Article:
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Guide to the Sylvester Manor Archive

Fales Library and Special Collections
Elmer Holmes Bobst Library
70 Washington Square South
3rd Floor
New York, NY 10012
Phone: (212) 998-2596

Fales Library and Special Collections

Collection processed by Colin Wells, with the assistance of Liza Harrell-Edge and Noah Gelfand, 2008-2010. Description revised and enhanced by Rhyannon J. Rodriguez , December 2015

This finding aid was produced using ArchivesSpace on November 13, 2018
Description is in English.

Historical Note

Sylvester Manor and its grounds are located on Shelter Island, an 8,000-acre island situated between the north and south forks of eastern Long Island that was inhabited by Manhansett Native Americans until its purchase in 1651 by the first permanent European settlers. Nathaniel Sylvester, an Englishman born and raised in Amsterdam, and three Barbadian planters, his brother, Constant, Thomas Middleton, and Thomas Rouse, bought the property to use in the Caribbean provisioning trade. Enslaved Africans, impressed Natives, and European indentured servants raised livestock, produced timber for barrels, and grew food to sell in the West Indies, where most arable land was devoted to valuable sugar cane. In 1653, Nathaniel (Nathaniell in most records) Sylvester and his wife Grissell Brinley (also recorded Grizzell), married and moved to Shelter Island, creating the establishment that would later bear their family name. The property was granted royal manor status by Governor Richard Nicoll of New York Colony in 1666.

In 1752 with the death of Brinley Sylvester, the estate passed to his daughter, Mary (Nathaniel's great-great granddaughter), and her husband Thomas Dering. The Manor remained in the Dering family for another two generations before debt forced the sale of the property. Dering records do not appear in any number in the Archive. The property was purchased from the Derings in 1827 by Samuel Smith Gardiner, a Suffolk County and New York attorney who had married into a different branch of Sylvester descendents.

Samuel Gardiner's wife was Mary Catherine L'Hommedieu, the daughter of Ezra L'Hommedieu, a very prominent attorney, national and state political representative, Suffolk County Clerk for some twenty years, and a great-great grandson of Nathaniel Sylvester. Although Ezra L'Hommedieu never owned Sylvester Manor, the collection houses a substantial volume of his papers. The Gardiners produced three daughters, Mary L'Hommedieu Gardiner, Phoebe Dayton Gardiner (sometimes spelled Phebe, particularly in earlier records), and Frances (Fanny) Gardiner.

Mary L'Hommedieu Gardiner wed Eben Norton Horsford, a professor of chemistry at Harvard University, a pioneer in food science, and founder of the Rumford Chemical Works in Providence, Rhode Island. Mary and E.N. produced four daughters, Lillian (also Lilian), Mary Katherine (Kate), Gertrude, and Mary Gardiner (Mamie). Mary died in 1855, and E.N. Horsford married her sister Phoebe two years later. Phoebe gave birth to one daughter, Cornelia Conway Fenton (referred to as Nellie in her younger years). Samuel Gardiner died in 1859, passing the Manor to Phoebe and E.N. Horsford, at which time it became a summer home, as the Horsfords were well established in Cambridge, Massachusetts. Following her mother's death in 1903, Cornelia Horsford, who never married, retained the property until her death in 1944. The property then passed to the Fiske family, a family of Boston attorneys into which Gertrude Horsford had married. Augustus Henry Fiske briefly inherited the Manor before passing the estate to his son Andrew, who held the Manor from 1949 until his death in 1992. His widow, Alice Hench Fiske, retained life interest until her death in 2006.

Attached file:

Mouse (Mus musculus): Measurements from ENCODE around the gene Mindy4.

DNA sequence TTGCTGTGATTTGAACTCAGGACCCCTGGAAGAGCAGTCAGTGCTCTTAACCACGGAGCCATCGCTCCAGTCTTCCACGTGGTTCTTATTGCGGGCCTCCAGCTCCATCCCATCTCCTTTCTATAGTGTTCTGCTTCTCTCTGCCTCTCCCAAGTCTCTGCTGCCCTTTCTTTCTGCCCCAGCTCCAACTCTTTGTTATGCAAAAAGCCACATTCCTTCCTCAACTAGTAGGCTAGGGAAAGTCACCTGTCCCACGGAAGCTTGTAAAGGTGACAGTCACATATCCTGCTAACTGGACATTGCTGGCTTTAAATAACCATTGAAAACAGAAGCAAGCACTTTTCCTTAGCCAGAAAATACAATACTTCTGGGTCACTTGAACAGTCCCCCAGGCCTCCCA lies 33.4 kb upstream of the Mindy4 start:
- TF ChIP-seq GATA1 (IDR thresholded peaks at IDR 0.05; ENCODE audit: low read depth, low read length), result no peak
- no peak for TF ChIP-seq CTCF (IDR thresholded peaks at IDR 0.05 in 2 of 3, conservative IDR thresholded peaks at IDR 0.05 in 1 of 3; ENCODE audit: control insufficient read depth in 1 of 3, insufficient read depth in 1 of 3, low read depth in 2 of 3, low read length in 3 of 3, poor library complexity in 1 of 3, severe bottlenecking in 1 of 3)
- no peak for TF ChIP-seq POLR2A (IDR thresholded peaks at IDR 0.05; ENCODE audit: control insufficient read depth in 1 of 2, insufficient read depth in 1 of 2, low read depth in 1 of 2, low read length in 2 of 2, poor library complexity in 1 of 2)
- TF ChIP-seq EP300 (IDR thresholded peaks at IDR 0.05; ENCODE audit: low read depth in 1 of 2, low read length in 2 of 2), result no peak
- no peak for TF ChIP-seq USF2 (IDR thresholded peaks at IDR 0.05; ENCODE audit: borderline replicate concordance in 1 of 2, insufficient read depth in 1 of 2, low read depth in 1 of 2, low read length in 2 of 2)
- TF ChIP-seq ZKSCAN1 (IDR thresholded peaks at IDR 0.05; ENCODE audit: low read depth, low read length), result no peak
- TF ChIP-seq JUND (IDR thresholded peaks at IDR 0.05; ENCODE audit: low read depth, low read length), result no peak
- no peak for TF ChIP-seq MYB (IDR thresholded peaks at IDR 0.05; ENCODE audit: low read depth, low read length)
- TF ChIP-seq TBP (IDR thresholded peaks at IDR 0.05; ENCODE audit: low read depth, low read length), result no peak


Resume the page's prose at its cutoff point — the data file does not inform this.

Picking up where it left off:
The original house was probably constructed soon after Nathaniel and Grissell's arrival. Provisioning activities likely ended in 1680 at Nathaniel's death, but farming and trading continued. After Brinley Sylvester, a successful merchant operating regionally in the New England and New York sphere, tore down the first dwelling, he constructed the current surviving house around 1735. By the time Samuel Gardiner became the owner of the manor in the early 19th century, the Manor property had been significantly reduced and much of the remaining arable land was leased to local farmers. When the Horsfords took possession of the manor, they hosted members of Boston's intellectual and social elite during the summers. While some small-scale farming continued, the existing gardens were formalized and expanded. The Horsfords set up monuments and fenced enclosures, including two extant graveyards, to relate their understanding of the landscape features of the property's history. After her mother's death, Cornelia Horsford maintained the home as a summer residence; continuing work on the gardens and overseeing a substantial renovation to the residence by the well-known architect, Henry Bacon, in 1908.

The estate currently comprises approximately 243 acres including the manor house, several subsidiary houses, as well as barns and out-buildings, most of which date to the nineteenth century. Sylvester Manor remains in the possession of family descendents and is today being cultivated as an educational organic farm. In addition, nine seasons of field schools were conducted by archaeological teams from the University of Massachusetts Boston, providing further information on the original buildings and activities conducted on the site. See for information on the archaeological activities.

Due to the large number of individuals whose records are included in the Archive, more detailed Biographical Notes are made at the appropriate level of the finding aid.


Sylvester Manor Archive, MSS 208, Fales Library and Special Collections, New York University Libraries.

Thompson, Benjamin F. History of Long Island, Vol. II. Port Washington, N.Y.: Ira Friedman, Inc., 1962